The third and last witness was Willard Ferson, a representative of Amalgamated. His testimony did not include any evidence as to the number of employees in the appropriate bargaining unit or the number of signed authorization cards obtained by Amalgamated on or prior to September 19, 1969.


With a view to defending itself against the unfair labor practices charged by Morgan Union, the Corporation sought to have produced before the Trial Examiner the authorization cards which Amalgamated had filed with the Board in connection with its representation petition for a Board election. By the dates on such cards it was claimed that the number of employees signing the cards on or before September 19, 1971, could be ascertained. But the General Counsel refused to produce the cards. The Corporation's subpoena for the cards was revoked by the Trial Examiner and the Board denied the Corporation request for enforcement of the subpoena.5


No party undertook to introduce payroll records or other documentary evidence to establish the number of employees who were employed in the appropriate unit on any of the dates on which negotiating meetings were held.


The Trial Examiner concluded that the lack of majority on the part of Amalgamated is a fact to be concluded from a combination of circumstances and inferences. These include the brief time lapse between the commencement of the Amalgamated organizational campaign and the grant of recognition; the failure of Amalgamated representatives during the bargaining sessions and prior to the execution of the contract with Respondent's bargaining representative, Mike Amoura, ever to proffer signed authorization cards for his inspection; the accompanying failure of Amalgamated, prior to the grant of recognition, ever to lodge with Amoura an affirmative claim of majority; the post-recognition efforts of Amalgamated to obtain additional signed authorization cards; and the failure of Amalgamated ever to seek enforcement of the collective-bargaining agreement which it had signed, by filing unfair labor practice charges with the Board.


Accordingly the Trial Examiner found "in agreement with the General Counsel, that the evidence of record is sufficient to establish, prima facie, the absence of majority status on the part of the Union on or before September 19."


Contrary to the finding of the Trial Examiner, the Board found that the General Counsel completely failed to prove the number of employees who had authorized Amalgamated at the relevant times to represent them or the number of employees in the appropriate unit.6




* * *


In determining the issue of substantiality of evidence to support the findings of the Board under Sec. 10(f) of the Act, 29 U.S.C. Sec. 160(f), we have considered the record in its entirety. We agree that the findings of the Board are supported by substantial evidence, and we perceive no basis for judicial intervention.


We note the argument of the Morgan Union that this case should be remanded to the Board for the purpose of an examination of the heretofore unviewed authorization cards. We do not reach the questions raised in the Board proceedings as to the production of these cards. The present record is deficient not only with respect to the number of employees who designated Amalgamated, but also with regard to the size of the appropriate unit on the relevant dates.7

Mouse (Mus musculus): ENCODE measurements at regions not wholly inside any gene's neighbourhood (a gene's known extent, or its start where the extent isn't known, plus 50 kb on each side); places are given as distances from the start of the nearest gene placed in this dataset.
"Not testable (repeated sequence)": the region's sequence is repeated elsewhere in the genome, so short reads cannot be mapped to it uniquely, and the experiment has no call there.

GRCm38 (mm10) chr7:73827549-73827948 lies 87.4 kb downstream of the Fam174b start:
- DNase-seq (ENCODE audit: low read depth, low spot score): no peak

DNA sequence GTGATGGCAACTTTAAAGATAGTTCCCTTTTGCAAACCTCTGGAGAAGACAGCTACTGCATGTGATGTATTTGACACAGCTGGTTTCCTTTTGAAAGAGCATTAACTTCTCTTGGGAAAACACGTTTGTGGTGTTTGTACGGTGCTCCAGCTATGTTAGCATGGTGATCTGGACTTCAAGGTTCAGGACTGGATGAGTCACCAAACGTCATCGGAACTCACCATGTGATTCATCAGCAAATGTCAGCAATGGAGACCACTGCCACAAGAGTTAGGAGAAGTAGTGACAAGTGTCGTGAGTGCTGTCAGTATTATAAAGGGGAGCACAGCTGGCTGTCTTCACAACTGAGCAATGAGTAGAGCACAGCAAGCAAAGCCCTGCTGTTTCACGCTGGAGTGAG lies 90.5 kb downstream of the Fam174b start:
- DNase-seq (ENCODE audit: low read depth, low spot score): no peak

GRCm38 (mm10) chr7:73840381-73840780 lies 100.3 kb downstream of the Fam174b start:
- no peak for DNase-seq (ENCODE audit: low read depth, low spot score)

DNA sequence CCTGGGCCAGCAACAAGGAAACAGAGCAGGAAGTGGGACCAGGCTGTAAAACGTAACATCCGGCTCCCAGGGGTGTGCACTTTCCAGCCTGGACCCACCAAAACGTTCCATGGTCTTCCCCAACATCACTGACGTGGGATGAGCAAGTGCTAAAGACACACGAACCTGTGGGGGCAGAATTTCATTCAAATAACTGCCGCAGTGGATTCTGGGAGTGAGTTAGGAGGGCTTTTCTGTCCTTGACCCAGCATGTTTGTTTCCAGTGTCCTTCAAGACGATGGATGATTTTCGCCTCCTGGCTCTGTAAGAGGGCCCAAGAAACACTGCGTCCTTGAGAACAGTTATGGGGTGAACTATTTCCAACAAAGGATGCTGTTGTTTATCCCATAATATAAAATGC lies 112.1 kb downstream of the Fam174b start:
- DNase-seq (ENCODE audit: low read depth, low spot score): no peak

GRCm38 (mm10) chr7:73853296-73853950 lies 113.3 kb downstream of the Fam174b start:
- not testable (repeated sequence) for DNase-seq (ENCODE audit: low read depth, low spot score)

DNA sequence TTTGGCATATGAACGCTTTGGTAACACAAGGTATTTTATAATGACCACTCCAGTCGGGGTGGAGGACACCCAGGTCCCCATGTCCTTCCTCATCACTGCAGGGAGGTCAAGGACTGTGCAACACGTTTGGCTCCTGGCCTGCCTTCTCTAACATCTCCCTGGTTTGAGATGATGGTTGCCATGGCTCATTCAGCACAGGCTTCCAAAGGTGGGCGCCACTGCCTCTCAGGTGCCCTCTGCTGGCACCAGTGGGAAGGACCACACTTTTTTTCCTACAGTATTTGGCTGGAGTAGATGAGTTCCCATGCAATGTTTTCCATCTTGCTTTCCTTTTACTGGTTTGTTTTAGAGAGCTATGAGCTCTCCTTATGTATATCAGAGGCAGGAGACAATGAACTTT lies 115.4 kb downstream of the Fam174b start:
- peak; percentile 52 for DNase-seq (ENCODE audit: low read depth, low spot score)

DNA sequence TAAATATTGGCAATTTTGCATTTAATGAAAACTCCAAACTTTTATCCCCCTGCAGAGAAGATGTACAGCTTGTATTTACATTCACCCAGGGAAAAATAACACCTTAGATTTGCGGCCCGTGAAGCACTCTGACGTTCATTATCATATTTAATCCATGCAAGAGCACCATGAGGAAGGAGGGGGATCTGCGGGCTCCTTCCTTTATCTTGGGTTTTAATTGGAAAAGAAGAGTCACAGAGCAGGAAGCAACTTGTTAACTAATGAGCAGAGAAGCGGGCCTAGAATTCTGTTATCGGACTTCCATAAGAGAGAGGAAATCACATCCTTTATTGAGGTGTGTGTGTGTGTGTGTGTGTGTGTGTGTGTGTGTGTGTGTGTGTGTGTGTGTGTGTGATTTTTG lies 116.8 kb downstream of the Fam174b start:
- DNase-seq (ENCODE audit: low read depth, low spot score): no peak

The petition for review is denied. The Board's order dismissing the complaint is




Sitting by designation pursuant to 28 U.S.C. Sec. 294(c) (1970)


187 NLRB No. 135


29 U.S.C. Sec. 151 et seq


The burden of proving a violation of the National Labor Relations Act rests upon the Board's General Counsel. Cedar Rapids Block Company v. N.L.R.B., 332 F. 2d 880 at 885 (8th Cir., 1964)


The agreement at the time it was introduced in evidence at the hearing had the date (Sept. 19, 1969) filled in. But it is without dispute in the evidence that at the time of signing, no dates had been inserted. How or when the dates were incorporated is not revealed in the record


The revocation of the subpoena by the Trial Examiner was based on Board Rule Sec. 102.118 which requires the approval of the General Counsel before documents in his possession can be subpoenaed. The Corporation claimed that these cards would have provided the best evidence on the issue of minority status and that there is no statutory authority for the mentioned Rule. In its brief here the Board argues that the cards had been submitted to the Board solely in connection with a still pending representation election, that as such they were viewed as strictly confidential, and that their public disclosure could subject the signers to harassment or pressures from the employer or a rival union


The Board said in part:

[W]hile the General Counsel had in its possession authorization cards at the hearing, it took the position that its affirmative burden under the allegations of the complaint did not require it to undertake by use of authorization cards, or other similar evidence of union affinity or affiliation, to definitively establish the lack of majority status on the part of Amalgamated on the dates critical to the allegations of the complaint.

* * * The only mention of the number of authorization cards was that in the * * * testimony of Amalgamated's president as to the number of cards at the Omaha meeting before negotiations began, and this in no way constitutes proof that Amalgamated did not represent a majority of the employees at the three subsequent negotiating meetings in Denver. In any event, this testimony was entirely speculative and was only elicited after the witness said he did not know the number. The circumstantial evidence relied on by the Trial Examiner in drawing an inference of lack of majority, amounts to nothing more than conjecture. It is no substitute for proof, which is the General Counsel's burden, that Amalgamated did not in fact represent a majority of Respondent's employees at the relevant times. Accordingly, we shall dismiss the complaint in its entirety.


Morgan Union also attempts on this appeal to rely upon the Midwest Piping rule. Midwest Piping and Supply Co., 63 N.L. R.B. 1060 (1945); Local 483, Inter. Bro. of Boilermakers, etc. v. N.L.R.B., 109 U.S. App.D.C. 382, 288 F.2d 166, cert. denied, 368 U.S. 832, 82 S.Ct. 55, 7 L.Ed.2d 34 (1961). However, neither the complaint nor the evidence here suggests that the instant case concerns the grant of recognition at a time when two competing unions were involved, and the Trial Examiner expressly rejected such an implication. Accordingly there is no basis for us to apply the Midwest Piping rule